Travel at any age can be tedious. We look forward to getting to our destinations, but the process of getting there is seldom without a hitch.
Two weeks after arriving from an endless but pleasant Delta flight from Atlanta to Manila, we took off again, this time for Australia, to visit cousins who have lived Down Under for several decades. I do not enjoy living out of suitcases, but any inconvenience is worth getting together with people who have been sorely missed.
An overnight flight is never easy, especially if, like me, you stay awake just to make sure the pilot does not fall asleep at the wheel. It was uneventful. Cabin service was typical PAL—sweet and friendly. But the seat would not recline without a struggle, and I needed two attendants to bring up my foot rest, and again to take it down.
We touched down in Melbourne after almost eight hours. Bear with me while I try not to make this a gripe session.
We were asked to disembark with all our belongings. For me, that meant an oversized purse and a pretty heavy carry-on bag chockfull of “just in case” items and medications.
No one met my sister and me with the wheelchairs we had requested. So we walked from the aircraft to a security baggage check area. I understand this is SOP in Melbourne? What in the world could we have acquired in the plane, up in the sky for eight hours, after a thorough frisk and pat down in Naia? I later learned that this quirky procedure has led to the confiscation of booze purchased onboard, and people are complaining.
Both the lift and the escalator were not functioning when we arrived. Passengers were grumbling. They had to climb carrying their bags. We waited until someone came with a key to grudgingly turn the switches on. We were instructed to proceed to Gate 3. It seemed several miles away.
At the holding area, the people on duty were incredibly rude. They couldn’t have cared less about their special-assistance passengers. When told we had nowhere to sit, the guy, obviously no gentleman, said, “Let them stand around.” Were they airport or airline people? Unfortunately, whoever they were, the national carrier got the black eye.
We finally took off for Sydney and landed an hour later. We were apprehensive. But we needn’t have worried. The two ladies who met us with wheelchairs had the sweetest smiles and the most enchanting manners. They more than made up for Melbourne. Like the natives say: Good on you, Sydney.
There is an upside to this travel story.
The reunion we had so looked forward to could not have been happier. We spent the most glorious two weeks with cousins and their children; nieces, nephews, and their children. Conversation was endless. Stories were funny. Most of the time it began with two words: Remember when? Memories exploded like a display of fireworks.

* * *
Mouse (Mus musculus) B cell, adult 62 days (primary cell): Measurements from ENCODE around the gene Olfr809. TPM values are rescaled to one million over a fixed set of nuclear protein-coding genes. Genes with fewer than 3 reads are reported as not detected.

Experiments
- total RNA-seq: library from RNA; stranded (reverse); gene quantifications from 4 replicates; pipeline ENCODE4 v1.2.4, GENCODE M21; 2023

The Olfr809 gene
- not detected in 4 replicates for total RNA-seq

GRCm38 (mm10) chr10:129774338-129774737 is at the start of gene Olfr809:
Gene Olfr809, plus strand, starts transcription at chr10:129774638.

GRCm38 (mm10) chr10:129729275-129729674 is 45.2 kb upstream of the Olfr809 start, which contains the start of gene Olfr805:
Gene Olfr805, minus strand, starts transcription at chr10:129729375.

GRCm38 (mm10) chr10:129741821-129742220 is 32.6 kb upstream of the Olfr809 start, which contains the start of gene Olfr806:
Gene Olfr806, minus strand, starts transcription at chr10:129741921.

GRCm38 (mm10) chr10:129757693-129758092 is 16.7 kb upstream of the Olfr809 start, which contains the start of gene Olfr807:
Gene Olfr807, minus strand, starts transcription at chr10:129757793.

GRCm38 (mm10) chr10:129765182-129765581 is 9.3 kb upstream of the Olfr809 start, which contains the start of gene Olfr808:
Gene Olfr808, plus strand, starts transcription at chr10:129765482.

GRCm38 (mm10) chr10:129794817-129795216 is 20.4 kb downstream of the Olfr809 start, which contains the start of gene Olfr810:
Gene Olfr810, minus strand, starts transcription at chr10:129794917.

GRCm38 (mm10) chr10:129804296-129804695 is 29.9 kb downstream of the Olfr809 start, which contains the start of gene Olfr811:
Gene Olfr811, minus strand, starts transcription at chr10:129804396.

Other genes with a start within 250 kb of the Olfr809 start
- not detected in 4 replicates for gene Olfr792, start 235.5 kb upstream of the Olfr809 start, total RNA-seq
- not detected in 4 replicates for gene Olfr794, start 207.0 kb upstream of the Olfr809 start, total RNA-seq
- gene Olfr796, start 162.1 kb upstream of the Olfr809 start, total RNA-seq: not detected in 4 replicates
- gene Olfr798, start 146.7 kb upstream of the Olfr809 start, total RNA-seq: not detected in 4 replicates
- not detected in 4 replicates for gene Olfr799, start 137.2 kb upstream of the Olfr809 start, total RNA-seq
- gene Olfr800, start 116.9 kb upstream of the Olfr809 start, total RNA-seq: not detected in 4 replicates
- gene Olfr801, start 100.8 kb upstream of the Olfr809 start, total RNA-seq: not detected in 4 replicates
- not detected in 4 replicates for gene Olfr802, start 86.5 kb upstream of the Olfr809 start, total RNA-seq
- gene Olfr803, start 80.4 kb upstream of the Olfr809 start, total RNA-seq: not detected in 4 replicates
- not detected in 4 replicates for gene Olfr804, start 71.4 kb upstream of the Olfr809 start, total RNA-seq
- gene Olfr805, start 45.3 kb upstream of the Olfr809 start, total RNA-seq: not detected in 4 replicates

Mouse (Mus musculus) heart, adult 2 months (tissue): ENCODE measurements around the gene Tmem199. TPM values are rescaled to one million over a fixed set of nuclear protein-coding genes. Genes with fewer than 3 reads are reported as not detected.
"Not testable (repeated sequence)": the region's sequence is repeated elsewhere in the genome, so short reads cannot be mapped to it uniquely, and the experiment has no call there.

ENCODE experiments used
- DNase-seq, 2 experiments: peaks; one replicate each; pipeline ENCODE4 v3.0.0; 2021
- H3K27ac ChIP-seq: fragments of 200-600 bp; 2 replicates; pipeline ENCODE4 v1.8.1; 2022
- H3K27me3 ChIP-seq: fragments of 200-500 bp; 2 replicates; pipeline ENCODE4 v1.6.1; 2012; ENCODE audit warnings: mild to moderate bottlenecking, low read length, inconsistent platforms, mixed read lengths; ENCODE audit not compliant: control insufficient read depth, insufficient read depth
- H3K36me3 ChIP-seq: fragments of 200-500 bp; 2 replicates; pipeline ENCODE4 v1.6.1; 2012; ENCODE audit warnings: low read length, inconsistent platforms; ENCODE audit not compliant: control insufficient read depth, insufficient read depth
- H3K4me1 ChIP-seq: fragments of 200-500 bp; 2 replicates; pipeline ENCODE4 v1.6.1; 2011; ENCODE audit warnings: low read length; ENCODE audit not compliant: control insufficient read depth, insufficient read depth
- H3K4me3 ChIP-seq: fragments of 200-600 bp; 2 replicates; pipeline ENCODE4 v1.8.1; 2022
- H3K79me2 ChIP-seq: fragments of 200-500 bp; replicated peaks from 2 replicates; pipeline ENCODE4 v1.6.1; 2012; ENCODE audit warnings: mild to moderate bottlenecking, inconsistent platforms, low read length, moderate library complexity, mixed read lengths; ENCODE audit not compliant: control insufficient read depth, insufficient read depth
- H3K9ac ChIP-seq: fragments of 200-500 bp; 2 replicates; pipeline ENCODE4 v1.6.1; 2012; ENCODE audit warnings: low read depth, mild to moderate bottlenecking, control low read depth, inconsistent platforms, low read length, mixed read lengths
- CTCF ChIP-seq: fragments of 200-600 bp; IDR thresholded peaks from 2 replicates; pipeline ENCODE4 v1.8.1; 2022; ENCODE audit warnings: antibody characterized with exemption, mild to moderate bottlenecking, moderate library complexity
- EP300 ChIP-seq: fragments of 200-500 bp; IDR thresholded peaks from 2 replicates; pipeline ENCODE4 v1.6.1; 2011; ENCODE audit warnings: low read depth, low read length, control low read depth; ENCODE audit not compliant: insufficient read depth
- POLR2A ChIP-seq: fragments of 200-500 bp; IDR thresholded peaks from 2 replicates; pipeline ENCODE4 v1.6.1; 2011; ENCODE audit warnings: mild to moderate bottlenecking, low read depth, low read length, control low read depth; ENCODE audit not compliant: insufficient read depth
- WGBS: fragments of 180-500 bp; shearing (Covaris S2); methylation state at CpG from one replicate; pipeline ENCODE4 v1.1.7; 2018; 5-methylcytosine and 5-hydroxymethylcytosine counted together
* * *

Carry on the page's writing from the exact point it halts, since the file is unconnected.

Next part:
‘Before the war’
We recalled the days “before the war.” We remembered visits to Beaterio de Santa Catalina in Intramuros, where my father’s sister was a nun. We exchanged stories of how we survived “the occupation.” Almost four years of learning how to fall in line for food rations, riding in dokars and calesas, wearing bakya carved with nipa huts or flowers, hiding in improvised air raid shelters. We hummed “liberation” songs like “Paper Doll” and “Pistol Packing Mama.” We reminded one another of the rich-tasting “preserved butter” the soldiers brought.
Reminiscing is beautiful. The dictionary says that reminiscing means remembering past events. I say it means remembering without regret. You look back with a smile. The salty tears that may escape are from joyful remembering.
In between cups of coffee, Cadbury chocolate bars and bites of the most delicious prune cake, we traveled back in time. We visited happy and sad episodes of our childhood, remembered loved ones and missed lovers now long gone.
And through it all, bonds of family were found, strengthened and made whole. We finally solved some of the mysteries which, as children, we were forbidden to ask about. Deep, dark secrets came to light.
For some of us, there was confirmation. For the younger ones, there was revelation. They did not seem too surprised to discover that some of the people we loved and thought of as indestructible and incorruptible had feet of clay after all.
Inevitably, skeletons escaped from the family closet. After gasps of disbelief, there was a hush. Bits and pieces were contributed to complete the puzzle. I heard nervous laughter. Someone dared make a joke.
Finally, howls of merriment rang in the air. The truth had liberated those who had kept the closet locked for so long. The door was wide open and we threw away the key.
I strongly recommend getting together with family, no holds barred. Do it soon. You, too, may have musty, dusty closets full of dead bones and rotting secrets. Open up. Let the sunshine in!
Remember, as George Bernard Shaw said, “If you cannot get rid of the family skeleton, you may as well make it dance.”